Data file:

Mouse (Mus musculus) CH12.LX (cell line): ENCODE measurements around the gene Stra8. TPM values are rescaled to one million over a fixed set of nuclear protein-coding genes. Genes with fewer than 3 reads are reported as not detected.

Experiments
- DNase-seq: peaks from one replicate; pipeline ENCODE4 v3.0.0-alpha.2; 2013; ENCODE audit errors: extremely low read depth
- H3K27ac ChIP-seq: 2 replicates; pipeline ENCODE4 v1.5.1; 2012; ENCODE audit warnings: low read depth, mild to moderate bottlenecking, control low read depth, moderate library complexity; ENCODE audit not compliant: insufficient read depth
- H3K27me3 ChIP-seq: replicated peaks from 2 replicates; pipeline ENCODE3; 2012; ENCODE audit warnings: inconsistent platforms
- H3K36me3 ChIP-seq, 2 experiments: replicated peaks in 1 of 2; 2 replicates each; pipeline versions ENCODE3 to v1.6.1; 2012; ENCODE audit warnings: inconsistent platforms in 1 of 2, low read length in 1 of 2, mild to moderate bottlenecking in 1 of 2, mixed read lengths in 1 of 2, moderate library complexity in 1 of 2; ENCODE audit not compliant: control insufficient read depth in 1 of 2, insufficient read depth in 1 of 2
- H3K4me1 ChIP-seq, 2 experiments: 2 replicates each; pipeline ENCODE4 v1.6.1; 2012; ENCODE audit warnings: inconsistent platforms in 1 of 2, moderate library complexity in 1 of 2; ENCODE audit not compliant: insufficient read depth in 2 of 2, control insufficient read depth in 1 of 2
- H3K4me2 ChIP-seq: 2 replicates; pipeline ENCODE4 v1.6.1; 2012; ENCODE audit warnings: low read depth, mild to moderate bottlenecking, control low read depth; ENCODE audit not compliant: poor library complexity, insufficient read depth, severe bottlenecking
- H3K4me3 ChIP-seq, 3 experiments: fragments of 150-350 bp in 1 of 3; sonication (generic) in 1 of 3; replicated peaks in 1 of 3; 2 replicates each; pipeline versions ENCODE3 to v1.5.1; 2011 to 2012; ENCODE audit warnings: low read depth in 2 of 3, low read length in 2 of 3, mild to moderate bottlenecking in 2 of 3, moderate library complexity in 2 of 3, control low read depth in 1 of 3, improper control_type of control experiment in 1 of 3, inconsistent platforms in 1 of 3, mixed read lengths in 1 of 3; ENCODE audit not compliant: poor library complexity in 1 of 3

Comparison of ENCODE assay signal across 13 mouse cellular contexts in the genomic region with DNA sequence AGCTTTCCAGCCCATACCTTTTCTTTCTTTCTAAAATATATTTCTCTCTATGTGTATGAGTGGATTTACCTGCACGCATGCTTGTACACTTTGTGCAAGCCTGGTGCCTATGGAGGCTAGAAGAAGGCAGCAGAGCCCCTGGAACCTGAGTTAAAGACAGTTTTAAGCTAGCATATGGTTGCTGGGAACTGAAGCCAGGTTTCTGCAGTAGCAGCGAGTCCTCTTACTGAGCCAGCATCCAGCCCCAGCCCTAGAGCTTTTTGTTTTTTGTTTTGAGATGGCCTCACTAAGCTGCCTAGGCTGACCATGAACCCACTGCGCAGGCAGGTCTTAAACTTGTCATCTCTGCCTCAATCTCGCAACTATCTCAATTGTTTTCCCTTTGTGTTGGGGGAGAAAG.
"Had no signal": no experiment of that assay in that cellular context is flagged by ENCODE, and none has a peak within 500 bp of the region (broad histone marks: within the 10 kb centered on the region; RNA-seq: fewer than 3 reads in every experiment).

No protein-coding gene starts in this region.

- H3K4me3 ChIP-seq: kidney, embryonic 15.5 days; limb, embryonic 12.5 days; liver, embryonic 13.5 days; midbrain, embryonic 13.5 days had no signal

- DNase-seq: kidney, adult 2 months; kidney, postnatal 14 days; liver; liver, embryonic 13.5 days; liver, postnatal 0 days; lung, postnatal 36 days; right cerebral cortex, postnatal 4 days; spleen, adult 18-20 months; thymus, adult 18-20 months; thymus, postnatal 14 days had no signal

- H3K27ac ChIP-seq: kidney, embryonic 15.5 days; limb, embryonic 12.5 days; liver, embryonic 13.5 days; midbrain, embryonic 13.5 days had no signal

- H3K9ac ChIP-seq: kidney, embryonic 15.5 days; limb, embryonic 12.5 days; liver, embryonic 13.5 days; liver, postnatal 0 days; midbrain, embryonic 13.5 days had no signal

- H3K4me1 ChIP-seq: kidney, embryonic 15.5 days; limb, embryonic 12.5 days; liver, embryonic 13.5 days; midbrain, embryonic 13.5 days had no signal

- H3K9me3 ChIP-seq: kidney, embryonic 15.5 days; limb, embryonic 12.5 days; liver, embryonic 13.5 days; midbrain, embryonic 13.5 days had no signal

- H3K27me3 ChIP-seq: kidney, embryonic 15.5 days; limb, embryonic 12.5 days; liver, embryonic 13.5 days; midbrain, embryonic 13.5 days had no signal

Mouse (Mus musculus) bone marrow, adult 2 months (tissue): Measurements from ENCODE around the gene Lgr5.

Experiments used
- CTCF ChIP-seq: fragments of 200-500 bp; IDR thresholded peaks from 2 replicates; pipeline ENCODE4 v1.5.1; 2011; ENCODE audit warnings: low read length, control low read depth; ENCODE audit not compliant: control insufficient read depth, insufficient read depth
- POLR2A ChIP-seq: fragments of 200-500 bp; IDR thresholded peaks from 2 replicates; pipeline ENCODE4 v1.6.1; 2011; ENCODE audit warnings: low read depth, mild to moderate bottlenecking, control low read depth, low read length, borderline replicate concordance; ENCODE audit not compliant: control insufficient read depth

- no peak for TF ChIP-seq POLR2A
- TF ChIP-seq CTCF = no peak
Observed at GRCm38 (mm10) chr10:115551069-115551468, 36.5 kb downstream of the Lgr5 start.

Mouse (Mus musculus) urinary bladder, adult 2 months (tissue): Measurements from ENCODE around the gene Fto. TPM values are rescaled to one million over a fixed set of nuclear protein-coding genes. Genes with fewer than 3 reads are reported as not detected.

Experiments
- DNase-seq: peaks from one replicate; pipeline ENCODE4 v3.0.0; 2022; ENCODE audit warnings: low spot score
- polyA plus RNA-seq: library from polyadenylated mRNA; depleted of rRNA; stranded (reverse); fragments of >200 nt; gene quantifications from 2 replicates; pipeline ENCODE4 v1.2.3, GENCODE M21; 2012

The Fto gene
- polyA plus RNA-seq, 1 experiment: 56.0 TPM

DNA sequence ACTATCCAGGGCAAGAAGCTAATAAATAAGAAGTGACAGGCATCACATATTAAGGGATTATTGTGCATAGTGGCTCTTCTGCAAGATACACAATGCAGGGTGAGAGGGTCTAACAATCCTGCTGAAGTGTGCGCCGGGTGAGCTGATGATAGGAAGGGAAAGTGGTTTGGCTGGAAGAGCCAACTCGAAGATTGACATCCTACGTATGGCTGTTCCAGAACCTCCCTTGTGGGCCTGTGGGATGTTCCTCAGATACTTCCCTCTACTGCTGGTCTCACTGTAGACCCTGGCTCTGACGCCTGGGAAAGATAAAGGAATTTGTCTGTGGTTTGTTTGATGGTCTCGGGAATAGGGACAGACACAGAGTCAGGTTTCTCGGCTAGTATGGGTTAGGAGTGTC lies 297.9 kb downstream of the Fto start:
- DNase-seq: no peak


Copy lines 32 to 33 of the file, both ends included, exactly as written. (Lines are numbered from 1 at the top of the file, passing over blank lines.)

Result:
- polyA plus RNA-seq, 1 experiment: 56.0 TPM

DNA sequence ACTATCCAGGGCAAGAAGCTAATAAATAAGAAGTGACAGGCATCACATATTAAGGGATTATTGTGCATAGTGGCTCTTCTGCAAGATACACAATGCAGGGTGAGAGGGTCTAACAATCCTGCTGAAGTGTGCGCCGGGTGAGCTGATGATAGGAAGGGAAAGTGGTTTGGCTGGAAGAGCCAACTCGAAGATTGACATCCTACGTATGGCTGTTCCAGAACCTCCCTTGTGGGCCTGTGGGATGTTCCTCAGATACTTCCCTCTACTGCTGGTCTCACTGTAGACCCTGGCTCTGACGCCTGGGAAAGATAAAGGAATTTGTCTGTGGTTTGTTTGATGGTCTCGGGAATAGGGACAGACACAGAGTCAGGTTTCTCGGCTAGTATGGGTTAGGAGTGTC lies 297.9 kb downstream of the Fto start: